The vehicle also includes ABS 23. Typical anti-lock braking systems sense wheel lockup with a wheel sensor. Data from the wheel sensors are used by the valve-and-pump housing to reduce (or eliminate) hydraulic pressure to the sliding wheel (or wheels) allowing the tire to turn and regain traction with the road. These systems typically do not engage until one or more of the wheels have locked-up and slide on the road. It is advantageous to anticipate a lockup condition prior to lockup actually occurring. The vision system 28 (and particular the ice and water data of the enhanced depth map) can be used to anticipate a sliding condition prior to any of the wheels actually locking up. For example, if the enhanced depth map indicates an ice patch in a path of one or more of the wheels, the ABS 23 can be modified ahead of time to increase braking effectiveness on the ice. The controller 46 (or another vehicle controller) may include algorithms and lookup tables containing strategies for braking on ice, water, snow, and other surface conditions.

Moreover, if the surface-coefficient of friction (u) is known, the controller can modulate the braking force accordingly to optimize braking performance. For example, the controller can be programmed to provide wheel slip, between the wheels and the road, of approximately 8% during braking to decrease stopping distance. The wheel slip is a function of u, which is a dependent upon the road surface. The controller can be preprogrammed with u values for pavement, dirt, ice, water, snow, and surface roughness (e.g. potholes, broken pavement, loose gravel, ruts, etc.) The enhanced depth map can identify road conditions allowing the controller 46 to select the appropriate u values for calculating the braking force. Thus, the controller 46 may command different braking forces for different road-surface conditions.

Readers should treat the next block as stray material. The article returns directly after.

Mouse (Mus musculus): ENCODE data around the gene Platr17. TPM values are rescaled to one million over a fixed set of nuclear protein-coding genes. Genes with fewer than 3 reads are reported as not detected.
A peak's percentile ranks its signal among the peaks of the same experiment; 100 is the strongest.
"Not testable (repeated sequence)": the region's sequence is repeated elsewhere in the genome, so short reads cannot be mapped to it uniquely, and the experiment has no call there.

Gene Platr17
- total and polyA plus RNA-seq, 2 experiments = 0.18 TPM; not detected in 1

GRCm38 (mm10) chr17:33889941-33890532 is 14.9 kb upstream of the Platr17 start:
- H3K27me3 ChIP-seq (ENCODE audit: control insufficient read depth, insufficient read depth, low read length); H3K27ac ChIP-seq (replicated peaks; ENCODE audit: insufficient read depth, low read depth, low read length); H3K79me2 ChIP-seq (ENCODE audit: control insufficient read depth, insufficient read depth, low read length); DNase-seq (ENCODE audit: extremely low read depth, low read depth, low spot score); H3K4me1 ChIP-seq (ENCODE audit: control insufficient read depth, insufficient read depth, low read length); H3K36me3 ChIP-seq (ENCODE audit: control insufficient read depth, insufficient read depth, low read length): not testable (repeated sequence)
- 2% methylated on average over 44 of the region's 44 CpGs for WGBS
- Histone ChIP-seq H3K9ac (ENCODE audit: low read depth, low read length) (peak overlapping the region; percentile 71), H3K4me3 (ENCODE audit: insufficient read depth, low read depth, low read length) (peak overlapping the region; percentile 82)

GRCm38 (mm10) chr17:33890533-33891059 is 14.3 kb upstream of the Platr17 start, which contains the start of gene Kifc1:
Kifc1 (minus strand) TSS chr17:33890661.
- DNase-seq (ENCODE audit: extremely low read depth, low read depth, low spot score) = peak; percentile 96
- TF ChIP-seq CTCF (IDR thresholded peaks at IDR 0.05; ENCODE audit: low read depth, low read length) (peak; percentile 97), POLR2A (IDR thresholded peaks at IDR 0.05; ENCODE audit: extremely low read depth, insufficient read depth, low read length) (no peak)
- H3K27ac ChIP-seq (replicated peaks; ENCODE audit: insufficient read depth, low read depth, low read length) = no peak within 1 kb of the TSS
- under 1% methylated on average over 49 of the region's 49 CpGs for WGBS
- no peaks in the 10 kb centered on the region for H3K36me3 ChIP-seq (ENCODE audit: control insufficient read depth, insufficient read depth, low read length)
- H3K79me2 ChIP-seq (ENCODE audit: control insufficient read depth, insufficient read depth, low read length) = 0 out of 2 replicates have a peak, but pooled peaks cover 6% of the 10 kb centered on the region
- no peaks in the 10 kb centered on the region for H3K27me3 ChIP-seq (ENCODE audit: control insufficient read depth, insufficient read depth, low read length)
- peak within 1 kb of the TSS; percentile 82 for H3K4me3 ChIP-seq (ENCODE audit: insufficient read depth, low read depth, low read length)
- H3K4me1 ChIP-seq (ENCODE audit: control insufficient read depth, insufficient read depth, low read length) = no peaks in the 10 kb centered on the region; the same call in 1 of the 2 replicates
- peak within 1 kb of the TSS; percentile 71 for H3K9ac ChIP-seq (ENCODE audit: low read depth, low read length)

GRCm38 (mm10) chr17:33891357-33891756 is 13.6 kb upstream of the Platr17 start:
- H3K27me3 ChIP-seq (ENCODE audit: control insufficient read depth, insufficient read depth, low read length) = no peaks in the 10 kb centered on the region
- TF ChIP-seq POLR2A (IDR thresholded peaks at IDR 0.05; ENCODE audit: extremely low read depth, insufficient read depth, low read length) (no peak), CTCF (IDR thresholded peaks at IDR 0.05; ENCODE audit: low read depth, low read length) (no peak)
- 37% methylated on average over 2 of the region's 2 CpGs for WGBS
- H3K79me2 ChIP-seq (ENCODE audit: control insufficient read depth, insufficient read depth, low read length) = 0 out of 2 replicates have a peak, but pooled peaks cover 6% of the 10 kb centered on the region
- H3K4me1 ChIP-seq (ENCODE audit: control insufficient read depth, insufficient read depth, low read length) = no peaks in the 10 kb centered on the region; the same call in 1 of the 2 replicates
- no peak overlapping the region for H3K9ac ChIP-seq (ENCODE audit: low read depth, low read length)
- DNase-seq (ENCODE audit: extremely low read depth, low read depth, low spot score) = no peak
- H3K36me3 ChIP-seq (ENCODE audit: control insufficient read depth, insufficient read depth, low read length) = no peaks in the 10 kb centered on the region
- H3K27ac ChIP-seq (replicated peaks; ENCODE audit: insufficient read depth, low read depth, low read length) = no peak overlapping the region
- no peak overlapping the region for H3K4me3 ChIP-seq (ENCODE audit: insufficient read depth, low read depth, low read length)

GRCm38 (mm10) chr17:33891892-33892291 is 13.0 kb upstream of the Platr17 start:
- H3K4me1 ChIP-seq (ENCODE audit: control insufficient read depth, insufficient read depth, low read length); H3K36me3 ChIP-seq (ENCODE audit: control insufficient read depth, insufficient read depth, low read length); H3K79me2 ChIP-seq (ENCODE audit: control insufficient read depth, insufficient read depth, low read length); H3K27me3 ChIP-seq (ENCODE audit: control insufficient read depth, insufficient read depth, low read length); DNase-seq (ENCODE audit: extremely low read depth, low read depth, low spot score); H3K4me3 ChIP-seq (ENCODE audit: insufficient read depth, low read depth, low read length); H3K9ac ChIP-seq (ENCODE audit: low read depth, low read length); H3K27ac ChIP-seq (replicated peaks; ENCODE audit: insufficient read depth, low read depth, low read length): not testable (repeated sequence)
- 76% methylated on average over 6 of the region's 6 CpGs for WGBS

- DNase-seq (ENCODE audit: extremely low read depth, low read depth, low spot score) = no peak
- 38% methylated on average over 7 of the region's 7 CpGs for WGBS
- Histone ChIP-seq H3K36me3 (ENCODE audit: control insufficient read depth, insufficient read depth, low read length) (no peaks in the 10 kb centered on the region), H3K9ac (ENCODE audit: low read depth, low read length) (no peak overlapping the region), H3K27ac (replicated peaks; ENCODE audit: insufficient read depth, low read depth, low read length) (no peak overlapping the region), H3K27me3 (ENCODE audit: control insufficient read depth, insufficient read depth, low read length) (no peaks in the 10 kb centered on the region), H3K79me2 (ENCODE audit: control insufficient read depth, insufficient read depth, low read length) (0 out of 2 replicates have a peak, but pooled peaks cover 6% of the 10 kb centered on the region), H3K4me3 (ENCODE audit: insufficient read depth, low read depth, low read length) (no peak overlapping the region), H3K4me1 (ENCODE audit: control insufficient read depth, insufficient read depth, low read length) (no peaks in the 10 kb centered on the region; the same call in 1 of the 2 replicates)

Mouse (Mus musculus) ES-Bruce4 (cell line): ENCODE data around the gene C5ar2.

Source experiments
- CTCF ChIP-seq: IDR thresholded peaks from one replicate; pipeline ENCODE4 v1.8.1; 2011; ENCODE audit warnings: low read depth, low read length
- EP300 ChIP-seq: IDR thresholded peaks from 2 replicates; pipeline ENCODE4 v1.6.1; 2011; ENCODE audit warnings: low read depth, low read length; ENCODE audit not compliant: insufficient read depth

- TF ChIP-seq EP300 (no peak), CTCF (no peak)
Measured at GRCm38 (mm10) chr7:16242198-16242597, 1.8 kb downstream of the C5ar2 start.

The vehicle 20 may also include a stability-control system that attempts to the keep the angular momentum of the vehicle below a threshold value. The vehicle 20 may include yaw sensors, torque sensors, steering-angle sensors, and ABS sensors (among others) that provide inputs for the stability-control system. If the vehicle determines that the current angular momentum exceeds the threshold value, the controller 46 intervenes and may modulate braking force and engine torque to prevent loss of control. The threshold value is a function of u and the road surface smoothness. For example, on ice, a lower angular momentum can result in a loss of vehicle control than on dry pavement, which requires a higher angular momentum to result in a loss of vehicle control. Thus, the controller 46 may be preprogrammed with a plurality of different angular-momentum threshold values for different detected road surfaces. The information provided by the enhanced depth map may be used by the controller to choose the appropriate angular-momentum threshold value to apply in certain situations. Thus, if ice is detected, for example, the stability-control system may intervene sooner than if the vehicle is on dry pavement. Similarly, if the depth map detects broken pavement the controller 46 may apply a lower threshold value than for smooth pavement.

FIG. 3 illustrates a flow chart 100 for generating an enhanced depth map. At operation 102 the vision system illuminates a segment of the road with at least one infrared source emitting light at first and second wavelengths corresponding to a water-absorption wavelength and an ice-absorption wavelength respectively. A plenoptic camera monitors the road segment and detects the backscatter of the emitted light at operation 104. At operation 106 the plenoptic camera generates an enhanced depth map. At operation 108 the plenoptic camera outputs the enhanced depth map to one or more vehicle controllers. In some embodiments, the camera system may be programmed to determine if one or more of the lens of the camera are dirty or otherwise obstructed. Dirty or obstructed lens may cause false objects to appear in the images captured by the camera. The camera system may determine that one or more lens are dirty by determining if an object is only detected by one or a few lens. If so, the camera systems flags those lens as dirty and ignores data from those lens. The vehicle may also warn the driver that the camera is dirty or obstructed.